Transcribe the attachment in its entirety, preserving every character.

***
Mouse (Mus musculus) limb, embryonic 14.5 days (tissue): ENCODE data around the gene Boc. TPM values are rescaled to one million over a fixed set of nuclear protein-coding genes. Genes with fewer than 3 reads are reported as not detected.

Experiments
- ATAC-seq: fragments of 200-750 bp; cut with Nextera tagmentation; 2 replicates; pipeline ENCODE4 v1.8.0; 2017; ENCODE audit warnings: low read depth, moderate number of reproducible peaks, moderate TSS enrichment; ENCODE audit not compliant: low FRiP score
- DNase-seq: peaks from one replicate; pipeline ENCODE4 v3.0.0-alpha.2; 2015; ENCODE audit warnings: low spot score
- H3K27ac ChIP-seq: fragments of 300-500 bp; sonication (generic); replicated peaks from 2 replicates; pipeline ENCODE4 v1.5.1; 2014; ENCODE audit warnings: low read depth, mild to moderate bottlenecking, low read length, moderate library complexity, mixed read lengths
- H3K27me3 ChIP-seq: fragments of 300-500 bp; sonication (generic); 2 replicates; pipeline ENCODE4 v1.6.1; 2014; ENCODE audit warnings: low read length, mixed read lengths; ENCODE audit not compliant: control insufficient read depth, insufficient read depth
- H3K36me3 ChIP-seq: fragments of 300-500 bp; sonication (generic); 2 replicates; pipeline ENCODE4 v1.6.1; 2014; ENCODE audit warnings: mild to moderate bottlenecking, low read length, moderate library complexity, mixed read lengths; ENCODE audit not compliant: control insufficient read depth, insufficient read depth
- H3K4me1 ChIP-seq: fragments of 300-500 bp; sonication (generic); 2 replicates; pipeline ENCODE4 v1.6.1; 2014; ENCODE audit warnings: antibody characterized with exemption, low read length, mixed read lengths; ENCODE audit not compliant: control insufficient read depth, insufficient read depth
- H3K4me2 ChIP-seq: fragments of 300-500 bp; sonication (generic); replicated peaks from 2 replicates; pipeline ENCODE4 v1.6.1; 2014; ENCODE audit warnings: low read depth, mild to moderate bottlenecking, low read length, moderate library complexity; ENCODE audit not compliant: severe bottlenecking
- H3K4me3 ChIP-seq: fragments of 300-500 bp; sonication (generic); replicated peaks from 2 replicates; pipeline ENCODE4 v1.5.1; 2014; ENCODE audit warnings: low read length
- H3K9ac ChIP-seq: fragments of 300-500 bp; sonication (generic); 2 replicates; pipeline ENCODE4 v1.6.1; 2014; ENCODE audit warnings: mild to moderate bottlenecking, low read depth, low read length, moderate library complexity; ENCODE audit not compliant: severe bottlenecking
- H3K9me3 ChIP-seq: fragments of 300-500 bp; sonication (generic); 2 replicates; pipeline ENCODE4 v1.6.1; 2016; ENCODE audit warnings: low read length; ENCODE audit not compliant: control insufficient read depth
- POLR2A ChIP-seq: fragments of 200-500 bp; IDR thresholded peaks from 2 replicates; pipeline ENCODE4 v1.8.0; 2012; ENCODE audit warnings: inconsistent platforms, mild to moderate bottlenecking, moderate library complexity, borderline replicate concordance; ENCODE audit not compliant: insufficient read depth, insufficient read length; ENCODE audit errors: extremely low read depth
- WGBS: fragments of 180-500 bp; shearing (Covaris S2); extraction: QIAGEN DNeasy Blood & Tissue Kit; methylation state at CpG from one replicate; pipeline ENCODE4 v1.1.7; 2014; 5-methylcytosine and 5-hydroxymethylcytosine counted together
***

Mouse (Mus musculus) limb, embryonic 14.5 days (tissue): ENCODE data around the gene Boc. TPM values are rescaled to one million over a fixed set of nuclear protein-coding genes. Genes with fewer than 3 reads are reported as not detected.

Experiments
- ATAC-seq: fragments of 200-750 bp; cut with Nextera tagmentation; 2 replicates; pipeline ENCODE4 v1.8.0; 2017; ENCODE audit warnings: low read depth, moderate number of reproducible peaks, moderate TSS enrichment; ENCODE audit not compliant: low FRiP score
- DNase-seq: peaks from one replicate; pipeline ENCODE4 v3.0.0-alpha.2; 2015; ENCODE audit warnings: low spot score
- H3K27ac ChIP-seq: fragments of 300-500 bp; sonication (generic); replicated peaks from 2 replicates; pipeline ENCODE4 v1.5.1; 2014; ENCODE audit warnings: low read depth, mild to moderate bottlenecking, low read length, moderate library complexity, mixed read lengths
- H3K27me3 ChIP-seq: fragments of 300-500 bp; sonication (generic); 2 replicates; pipeline ENCODE4 v1.6.1; 2014; ENCODE audit warnings: low read length, mixed read lengths; ENCODE audit not compliant: control insufficient read depth, insufficient read depth
- H3K36me3 ChIP-seq: fragments of 300-500 bp; sonication (generic); 2 replicates; pipeline ENCODE4 v1.6.1; 2014; ENCODE audit warnings: mild to moderate bottlenecking, low read length, moderate library complexity, mixed read lengths; ENCODE audit not compliant: control insufficient read depth, insufficient read depth
- H3K4me1 ChIP-seq: fragments of 300-500 bp; sonication (generic); 2 replicates; pipeline ENCODE4 v1.6.1; 2014; ENCODE audit warnings: antibody characterized with exemption, low read length, mixed read lengths; ENCODE audit not compliant: control insufficient read depth, insufficient read depth
- H3K4me2 ChIP-seq: fragments of 300-500 bp; sonication (generic); replicated peaks from 2 replicates; pipeline ENCODE4 v1.6.1; 2014; ENCODE audit warnings: low read depth, mild to moderate bottlenecking, low read length, moderate library complexity; ENCODE audit not compliant: severe bottlenecking
- H3K4me3 ChIP-seq: fragments of 300-500 bp; sonication (generic); replicated peaks from 2 replicates; pipeline ENCODE4 v1.5.1; 2014; ENCODE audit warnings: low read length
- H3K9ac ChIP-seq: fragments of 300-500 bp; sonication (generic); 2 replicates; pipeline ENCODE4 v1.6.1; 2014; ENCODE audit warnings: mild to moderate bottlenecking, low read depth, low read length, moderate library complexity; ENCODE audit not compliant: severe bottlenecking
- H3K9me3 ChIP-seq: fragments of 300-500 bp; sonication (generic); 2 replicates; pipeline ENCODE4 v1.6.1; 2016; ENCODE audit warnings: low read length; ENCODE audit not compliant: control insufficient read depth
- POLR2A ChIP-seq: fragments of 200-500 bp; IDR thresholded peaks from 2 replicates; pipeline ENCODE4 v1.8.0; 2012; ENCODE audit warnings: inconsistent platforms, mild to moderate bottlenecking, moderate library complexity, borderline replicate concordance; ENCODE audit not compliant: insufficient read depth, insufficient read length; ENCODE audit errors: extremely low read depth
- WGBS: fragments of 180-500 bp; shearing (Covaris S2); extraction: QIAGEN DNeasy Blood & Tissue Kit; methylation state at CpG from one replicate; pipeline ENCODE4 v1.1.7; 2014; 5-methylcytosine and 5-hydroxymethylcytosine counted together